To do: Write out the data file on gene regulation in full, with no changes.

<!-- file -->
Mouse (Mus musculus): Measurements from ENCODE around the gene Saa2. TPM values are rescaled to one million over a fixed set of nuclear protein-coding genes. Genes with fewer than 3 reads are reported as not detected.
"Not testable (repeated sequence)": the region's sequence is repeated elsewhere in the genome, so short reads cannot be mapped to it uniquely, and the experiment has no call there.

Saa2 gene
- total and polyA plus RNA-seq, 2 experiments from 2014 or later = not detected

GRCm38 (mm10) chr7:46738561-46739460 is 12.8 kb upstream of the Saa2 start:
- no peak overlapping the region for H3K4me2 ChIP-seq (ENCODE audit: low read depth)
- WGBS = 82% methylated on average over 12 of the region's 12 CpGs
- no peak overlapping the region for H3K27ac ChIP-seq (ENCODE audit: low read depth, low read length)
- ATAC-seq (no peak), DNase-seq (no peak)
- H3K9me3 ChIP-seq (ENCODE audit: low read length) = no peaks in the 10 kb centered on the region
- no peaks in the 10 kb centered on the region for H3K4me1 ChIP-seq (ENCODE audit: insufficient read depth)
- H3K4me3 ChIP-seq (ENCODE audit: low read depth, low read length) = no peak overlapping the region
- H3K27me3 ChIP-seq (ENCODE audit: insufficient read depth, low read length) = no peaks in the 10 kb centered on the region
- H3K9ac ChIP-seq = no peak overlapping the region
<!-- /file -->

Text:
Mouse (Mus musculus): Measurements from ENCODE around the gene Saa2. TPM values are rescaled to one million over a fixed set of nuclear protein-coding genes. Genes with fewer than 3 reads are reported as not detected.
"Not testable (repeated sequence)": the region's sequence is repeated elsewhere in the genome, so short reads cannot be mapped to it uniquely, and the experiment has no call there.

Saa2 gene
- total and polyA plus RNA-seq, 2 experiments from 2014 or later = not detected

GRCm38 (mm10) chr7:46738561-46739460 is 12.8 kb upstream of the Saa2 start:
- no peak overlapping the region for H3K4me2 ChIP-seq (ENCODE audit: low read depth)
- WGBS = 82% methylated on average over 12 of the region's 12 CpGs
- no peak overlapping the region for H3K27ac ChIP-seq (ENCODE audit: low read depth, low read length)
- ATAC-seq (no peak), DNase-seq (no peak)
- H3K9me3 ChIP-seq (ENCODE audit: low read length) = no peaks in the 10 kb centered on the region
- no peaks in the 10 kb centered on the region for H3K4me1 ChIP-seq (ENCODE audit: insufficient read depth)
- H3K4me3 ChIP-seq (ENCODE audit: low read depth, low read length) = no peak overlapping the region
- H3K27me3 ChIP-seq (ENCODE audit: insufficient read depth, low read length) = no peaks in the 10 kb centered on the region
- H3K9ac ChIP-seq = no peak overlapping the region